http://hdl.handle.net/2005/2933
Title: Particles and Fields in Superfluid Turbulence : Numerical and Theoretical Studies
Authors: Shukla, Vishwanath
Abstract: In this thesis we study a variety of problems in superfluid turbulence, princi-pally in two dimensions. A summary of the main results of our studies is given below; we indicate the Chapters in which we present these.
In Chapter 1, we provide an overview of several problems in superfluid turbulence with special emphasis on background material for the problems we study in this thesis. In particular, we give: (a) a brief introduction of fluid turbulence; (b) an overview of superfluidity and the phenomenological two-fluid model; (c) a brief overview of experiments on superfluid turbulence; (d) an introductory accounts of the phenomenological models used in the study of superfluid turbulence. We end with a summary of the problems we study in subsequent Chapters of this thesis.
In Chapter 2, we present a systematic, direct numerical simulation of the two-dimensional, Fourier-truncated, Gross-Pitaevskii equation to study the turbulent evolutions of its solutions for a variety of initial conditions and a wide range of parameters. We find that the time evolution of this system can be classified into four regimes with qualitatively different statistical properties. First, there are transients that depend on the initial conditions. In the second regime, power- law scaling regions, in the energy and the occupation-number spectra, appear and start to develop; the exponents of these power laws and the extents of the scaling regions change with time and depend on the initial condition. In the third regime, the spectra drop rapidly for modes with wave numbers k > kc and partial thermalization takes place for modes with k < kc ; the self-truncation wave number kc(t) depends on the initial conditions and it grows either as a power of t or as log t. Finally, in the fourth regime, complete thermalization is achieved and, if we account for finite-size effects carefully, correlation functions and spectra are consistent with their nontrivial Berezinskii-Kosterlitz-Thouless forms. Our work is a natural generalization of recent studies of thermalization in the Euler and other hydrodynamical equations; it combines ideas from fluid dynamics and turbulence, on the one hand, and equilibrium and nonequilibrium statistical mechanics on the other.
In Chapter 3, we present the first calculation of the mutual-friction coefficients α and α (which are parameters in the Hall-Vinen-Bekharevich-Khalatnikov two-fluid model that we study in chapter 5) as a function of temperature in a homogeneous Bose gas in two-dimensions by using the Galerkin-truncated Gross-Pitaevskii equation, with very special initial conditions, which we obtain by using the advective, real, Ginzburg-Landau equation (ARGLE) and an equilibration procedure that uses a stochastic Ginzburg-Landau equation (SGLE). We also calculate the normal-fluid density as a function of temperature.
In Chapter 4, we elucidate the interplay of particles and fields in superfluids, in both simple and turbulent flows. We carry out extensive direct numerical simulations (DNSs) of this interplay for the two-dimensional (2D) Gross-Pitaevskii (GP) equation. We obtain the following results: (1) the motion of a particle can be chaotic even if the superfluid shows no sign of turbulence; (2) vortex motion depends sensitively on particle charateristics; (3) there is an effective, superfluid-mediated, attractive interaction between particles; (4) we introduce a short-range repulsion between particles, with range rSR, and study two- and many-particle collisions; in the case of two-particle, head-on collisions, we find that, at low values of rSR, the particle collisions are inelastic with coefficient of restitution e = 0; and, as we in-crease rSR, e becomes nonzero at a critical point, and finally attains values close to 1; (5) assemblies of particles and vortices show rich, turbulent, spatio-temporal evolution.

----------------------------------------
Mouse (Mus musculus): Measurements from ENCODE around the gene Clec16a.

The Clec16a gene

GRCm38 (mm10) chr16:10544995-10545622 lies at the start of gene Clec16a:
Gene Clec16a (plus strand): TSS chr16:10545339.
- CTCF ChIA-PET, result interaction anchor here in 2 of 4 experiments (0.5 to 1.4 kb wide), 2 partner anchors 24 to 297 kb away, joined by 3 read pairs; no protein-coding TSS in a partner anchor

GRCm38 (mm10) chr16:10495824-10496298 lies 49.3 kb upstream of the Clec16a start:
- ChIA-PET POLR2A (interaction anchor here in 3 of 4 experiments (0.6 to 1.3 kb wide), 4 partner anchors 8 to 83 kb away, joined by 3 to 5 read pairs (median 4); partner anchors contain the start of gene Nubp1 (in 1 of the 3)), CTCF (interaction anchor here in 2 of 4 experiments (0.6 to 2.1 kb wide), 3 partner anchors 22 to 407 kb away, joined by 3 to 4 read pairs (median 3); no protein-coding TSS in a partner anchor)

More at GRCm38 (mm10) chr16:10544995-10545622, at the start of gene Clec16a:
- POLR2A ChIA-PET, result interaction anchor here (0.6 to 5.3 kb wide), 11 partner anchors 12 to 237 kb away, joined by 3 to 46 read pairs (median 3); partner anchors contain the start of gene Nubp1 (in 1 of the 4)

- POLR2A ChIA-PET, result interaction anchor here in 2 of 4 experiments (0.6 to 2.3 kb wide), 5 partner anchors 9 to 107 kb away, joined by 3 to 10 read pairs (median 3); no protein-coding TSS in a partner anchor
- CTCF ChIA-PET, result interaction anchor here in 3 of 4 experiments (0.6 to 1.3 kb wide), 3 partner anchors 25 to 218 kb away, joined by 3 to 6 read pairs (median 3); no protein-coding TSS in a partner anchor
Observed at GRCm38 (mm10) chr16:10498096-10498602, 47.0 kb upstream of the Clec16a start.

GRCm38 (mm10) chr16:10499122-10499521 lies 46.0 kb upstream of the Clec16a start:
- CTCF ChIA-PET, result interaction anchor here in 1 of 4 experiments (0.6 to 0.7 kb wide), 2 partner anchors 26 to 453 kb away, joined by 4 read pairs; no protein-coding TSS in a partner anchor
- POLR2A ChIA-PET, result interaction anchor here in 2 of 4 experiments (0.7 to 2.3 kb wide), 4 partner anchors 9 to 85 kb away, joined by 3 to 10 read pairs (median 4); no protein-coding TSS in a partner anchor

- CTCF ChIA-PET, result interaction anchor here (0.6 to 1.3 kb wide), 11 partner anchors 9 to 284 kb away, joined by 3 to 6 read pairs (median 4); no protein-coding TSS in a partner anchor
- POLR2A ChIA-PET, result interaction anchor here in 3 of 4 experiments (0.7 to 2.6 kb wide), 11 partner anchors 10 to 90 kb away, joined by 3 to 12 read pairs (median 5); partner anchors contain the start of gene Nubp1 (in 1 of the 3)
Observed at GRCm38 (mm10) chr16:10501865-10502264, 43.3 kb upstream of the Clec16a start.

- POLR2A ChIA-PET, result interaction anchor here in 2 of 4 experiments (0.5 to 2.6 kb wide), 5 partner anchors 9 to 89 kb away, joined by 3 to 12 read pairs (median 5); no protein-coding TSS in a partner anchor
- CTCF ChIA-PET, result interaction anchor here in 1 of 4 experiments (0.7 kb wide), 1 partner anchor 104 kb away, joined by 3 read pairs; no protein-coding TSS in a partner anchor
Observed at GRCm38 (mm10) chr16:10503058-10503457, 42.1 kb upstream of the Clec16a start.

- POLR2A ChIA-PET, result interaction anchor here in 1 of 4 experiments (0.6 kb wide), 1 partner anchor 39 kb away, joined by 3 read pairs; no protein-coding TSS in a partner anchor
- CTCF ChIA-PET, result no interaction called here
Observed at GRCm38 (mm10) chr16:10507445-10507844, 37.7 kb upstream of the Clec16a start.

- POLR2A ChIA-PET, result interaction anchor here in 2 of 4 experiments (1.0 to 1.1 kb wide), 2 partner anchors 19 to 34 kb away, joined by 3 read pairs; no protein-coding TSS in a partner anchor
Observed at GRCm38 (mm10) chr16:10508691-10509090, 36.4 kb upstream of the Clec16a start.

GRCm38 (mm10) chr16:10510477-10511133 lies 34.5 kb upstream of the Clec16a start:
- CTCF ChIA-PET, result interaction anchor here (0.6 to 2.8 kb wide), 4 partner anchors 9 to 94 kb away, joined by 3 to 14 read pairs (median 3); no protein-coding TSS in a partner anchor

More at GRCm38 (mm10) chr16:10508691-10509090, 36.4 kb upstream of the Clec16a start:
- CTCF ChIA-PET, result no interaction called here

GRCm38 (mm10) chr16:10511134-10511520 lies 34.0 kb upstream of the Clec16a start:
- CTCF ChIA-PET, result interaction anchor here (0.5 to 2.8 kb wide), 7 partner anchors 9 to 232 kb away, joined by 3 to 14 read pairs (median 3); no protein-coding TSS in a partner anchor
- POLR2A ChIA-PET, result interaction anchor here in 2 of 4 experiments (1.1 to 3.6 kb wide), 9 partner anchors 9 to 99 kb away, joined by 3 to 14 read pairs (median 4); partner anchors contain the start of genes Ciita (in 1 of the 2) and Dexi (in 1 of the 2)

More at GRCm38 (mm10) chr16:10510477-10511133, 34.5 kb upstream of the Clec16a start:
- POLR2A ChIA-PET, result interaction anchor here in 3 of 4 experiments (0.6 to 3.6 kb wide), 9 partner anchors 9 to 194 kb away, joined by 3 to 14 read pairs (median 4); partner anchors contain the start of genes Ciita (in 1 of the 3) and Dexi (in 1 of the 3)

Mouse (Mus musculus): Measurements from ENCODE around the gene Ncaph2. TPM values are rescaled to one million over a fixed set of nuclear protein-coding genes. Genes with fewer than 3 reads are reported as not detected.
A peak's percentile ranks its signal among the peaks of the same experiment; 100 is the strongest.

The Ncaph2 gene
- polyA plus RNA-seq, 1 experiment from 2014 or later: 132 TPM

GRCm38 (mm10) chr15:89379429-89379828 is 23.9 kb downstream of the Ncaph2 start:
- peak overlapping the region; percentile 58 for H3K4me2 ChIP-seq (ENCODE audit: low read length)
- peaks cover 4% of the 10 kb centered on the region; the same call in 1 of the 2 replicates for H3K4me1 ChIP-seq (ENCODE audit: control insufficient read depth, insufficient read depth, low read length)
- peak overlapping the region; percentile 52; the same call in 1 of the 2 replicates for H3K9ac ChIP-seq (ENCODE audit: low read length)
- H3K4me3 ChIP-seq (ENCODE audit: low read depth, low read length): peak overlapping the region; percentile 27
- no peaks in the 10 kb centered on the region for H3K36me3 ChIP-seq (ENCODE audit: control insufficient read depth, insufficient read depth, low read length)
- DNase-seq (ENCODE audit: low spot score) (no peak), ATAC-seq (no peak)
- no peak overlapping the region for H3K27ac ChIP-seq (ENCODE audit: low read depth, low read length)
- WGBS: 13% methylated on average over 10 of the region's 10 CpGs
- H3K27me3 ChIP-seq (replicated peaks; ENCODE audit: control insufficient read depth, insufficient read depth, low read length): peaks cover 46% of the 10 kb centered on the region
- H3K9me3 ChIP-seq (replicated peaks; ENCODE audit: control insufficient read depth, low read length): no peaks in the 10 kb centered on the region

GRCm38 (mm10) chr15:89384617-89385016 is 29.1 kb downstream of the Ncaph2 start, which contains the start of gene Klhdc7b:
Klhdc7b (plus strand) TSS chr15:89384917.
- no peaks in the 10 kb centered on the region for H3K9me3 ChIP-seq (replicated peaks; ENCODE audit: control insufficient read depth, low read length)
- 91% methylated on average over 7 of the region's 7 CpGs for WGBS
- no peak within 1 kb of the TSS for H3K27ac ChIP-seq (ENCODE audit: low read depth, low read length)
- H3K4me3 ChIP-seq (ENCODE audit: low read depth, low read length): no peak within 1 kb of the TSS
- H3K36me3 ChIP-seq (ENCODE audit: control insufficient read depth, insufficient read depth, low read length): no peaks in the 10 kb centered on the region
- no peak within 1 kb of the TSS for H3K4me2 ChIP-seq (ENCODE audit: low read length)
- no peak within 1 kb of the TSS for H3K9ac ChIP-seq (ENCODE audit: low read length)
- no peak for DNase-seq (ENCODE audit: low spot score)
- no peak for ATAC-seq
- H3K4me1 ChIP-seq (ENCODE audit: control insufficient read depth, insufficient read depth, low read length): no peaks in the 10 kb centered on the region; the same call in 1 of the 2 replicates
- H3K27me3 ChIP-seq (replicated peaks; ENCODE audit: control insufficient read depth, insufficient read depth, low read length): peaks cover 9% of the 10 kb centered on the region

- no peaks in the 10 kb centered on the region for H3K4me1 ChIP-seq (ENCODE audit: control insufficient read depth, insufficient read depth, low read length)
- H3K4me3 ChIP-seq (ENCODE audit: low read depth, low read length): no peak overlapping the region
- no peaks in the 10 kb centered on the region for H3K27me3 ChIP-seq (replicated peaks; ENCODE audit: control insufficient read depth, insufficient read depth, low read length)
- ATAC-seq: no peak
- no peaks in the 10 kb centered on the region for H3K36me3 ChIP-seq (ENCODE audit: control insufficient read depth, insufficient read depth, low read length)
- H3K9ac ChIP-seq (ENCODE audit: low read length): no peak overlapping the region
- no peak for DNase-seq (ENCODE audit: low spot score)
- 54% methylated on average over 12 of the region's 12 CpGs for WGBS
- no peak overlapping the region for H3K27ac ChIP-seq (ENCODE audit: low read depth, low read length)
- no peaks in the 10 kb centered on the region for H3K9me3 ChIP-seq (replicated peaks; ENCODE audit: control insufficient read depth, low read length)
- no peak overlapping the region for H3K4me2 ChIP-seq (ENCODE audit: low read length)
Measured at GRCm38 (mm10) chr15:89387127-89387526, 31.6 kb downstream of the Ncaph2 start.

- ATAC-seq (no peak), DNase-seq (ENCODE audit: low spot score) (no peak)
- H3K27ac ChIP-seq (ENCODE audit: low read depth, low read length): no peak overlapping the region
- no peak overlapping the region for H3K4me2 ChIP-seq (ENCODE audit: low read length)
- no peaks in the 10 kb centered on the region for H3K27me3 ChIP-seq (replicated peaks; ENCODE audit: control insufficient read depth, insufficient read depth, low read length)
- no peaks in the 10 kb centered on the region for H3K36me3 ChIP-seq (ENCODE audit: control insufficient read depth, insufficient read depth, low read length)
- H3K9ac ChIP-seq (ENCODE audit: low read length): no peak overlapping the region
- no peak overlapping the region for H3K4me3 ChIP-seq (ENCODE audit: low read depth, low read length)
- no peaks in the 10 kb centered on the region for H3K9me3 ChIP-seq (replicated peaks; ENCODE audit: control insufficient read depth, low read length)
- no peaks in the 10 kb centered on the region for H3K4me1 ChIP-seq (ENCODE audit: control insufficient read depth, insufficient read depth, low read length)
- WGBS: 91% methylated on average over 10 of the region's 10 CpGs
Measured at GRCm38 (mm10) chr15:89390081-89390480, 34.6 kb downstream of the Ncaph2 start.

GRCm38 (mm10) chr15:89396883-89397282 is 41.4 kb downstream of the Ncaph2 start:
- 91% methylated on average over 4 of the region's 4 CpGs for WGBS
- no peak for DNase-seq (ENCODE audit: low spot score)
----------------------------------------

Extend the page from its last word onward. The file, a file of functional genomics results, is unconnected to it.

In Chapter 5, we present results from our direct numerical simulations (DNSs) of the Hall-Vinen-Bekharevich-Khalatnikov (HVBK) two-fluid model in two dimensions. We have designed these DNSs to study the statistical properties of inverse and forward cascades in the HVBK model. We obtain several interesting results that have not been anticipated hitherto: (1) Both normal-fluid and superfluid energy spectra, En(k) and Es(k), respectively, show inverse- and forward-cascade regimes; the former is characterized by a power law Es(k) En(k) kα whose exponent is consistent with α 5/3. (2) The forward-cascade power law depends on (a) the friction coefficient, as in 2D fluid turbulence, and, in addition, on (b) the coefficient B of mutual friction, which couples normal and superfluid compo-nents. (3) As B increases, the normal and superfluid velocities, un and us, re-spectively, get locked to each other, and, therefore, Es(k) En(k), especially in the inverse-cascade regime. (4) We quantify this locking tendency by calculating the probability distribution functions (PDFs) P(cos(θ)) and P(γ), where the angle θ ≡ (un • us)/( |un||us|) and the amplitude ratio γ = |un|/|us |; the former has a peak at cos(θ) = 1; and the latter exhibits a peak at γ = 1 and power-law tails on both sides of this peak. (4) This locking increases as we increase B, but the power-law exponents for the tails of P(γ) are universal, in so far as they do not depend on B, ρn/ρ, and the details of the energy-injection method. (5) We characterize the energy and enstrophy cascades by computing the energy and enstrophy fluxes and the mutual-friction transfer functions for all wave-number scales k.
In Chapter 6, we examine the multiscaling of structure functions in three-dimensional superfluid turbulence by using a shell-model for the three-dimensional HVBK equations. Our HVBK shell model is based on the GOY shell model. In particular, we examine the dependence of multiscaling on the normal-fluid fraction and the mutual-friction coefficients.
We hope our in silico studies of 2D and 3D superfluid turbulence will stimulate new experimental, numerical, and theoretical studies.Fri, 15 Dec 2017 18:30:00 GMThttp://hdl.handle.net/2005/29332017-12-15T18:30:00Z